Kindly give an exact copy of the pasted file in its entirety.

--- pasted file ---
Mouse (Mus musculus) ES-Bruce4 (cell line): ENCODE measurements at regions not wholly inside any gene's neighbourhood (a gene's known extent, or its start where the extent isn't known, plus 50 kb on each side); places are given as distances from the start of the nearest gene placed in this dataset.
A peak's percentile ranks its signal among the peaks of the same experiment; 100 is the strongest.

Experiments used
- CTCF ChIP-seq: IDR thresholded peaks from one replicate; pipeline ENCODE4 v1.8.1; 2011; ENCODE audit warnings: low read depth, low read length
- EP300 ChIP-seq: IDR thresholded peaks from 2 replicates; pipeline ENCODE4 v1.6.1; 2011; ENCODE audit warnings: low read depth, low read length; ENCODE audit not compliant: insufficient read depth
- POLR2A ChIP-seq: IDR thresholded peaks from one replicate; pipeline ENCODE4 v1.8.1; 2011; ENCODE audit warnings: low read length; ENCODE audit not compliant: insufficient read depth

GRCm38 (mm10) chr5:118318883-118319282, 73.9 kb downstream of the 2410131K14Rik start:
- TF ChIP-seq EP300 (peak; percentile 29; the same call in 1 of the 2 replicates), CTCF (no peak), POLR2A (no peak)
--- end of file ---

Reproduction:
Mouse (Mus musculus) ES-Bruce4 (cell line): ENCODE measurements at regions not wholly inside any gene's neighbourhood (a gene's known extent, or its start where the extent isn't known, plus 50 kb on each side); places are given as distances from the start of the nearest gene placed in this dataset.
A peak's percentile ranks its signal among the peaks of the same experiment; 100 is the strongest.

Experiments used
- CTCF ChIP-seq: IDR thresholded peaks from one replicate; pipeline ENCODE4 v1.8.1; 2011; ENCODE audit warnings: low read depth, low read length
- EP300 ChIP-seq: IDR thresholded peaks from 2 replicates; pipeline ENCODE4 v1.6.1; 2011; ENCODE audit warnings: low read depth, low read length; ENCODE audit not compliant: insufficient read depth
- POLR2A ChIP-seq: IDR thresholded peaks from one replicate; pipeline ENCODE4 v1.8.1; 2011; ENCODE audit warnings: low read length; ENCODE audit not compliant: insufficient read depth

GRCm38 (mm10) chr5:118318883-118319282, 73.9 kb downstream of the 2410131K14Rik start:
- TF ChIP-seq EP300 (peak; percentile 29; the same call in 1 of the 2 replicates), CTCF (no peak), POLR2A (no peak)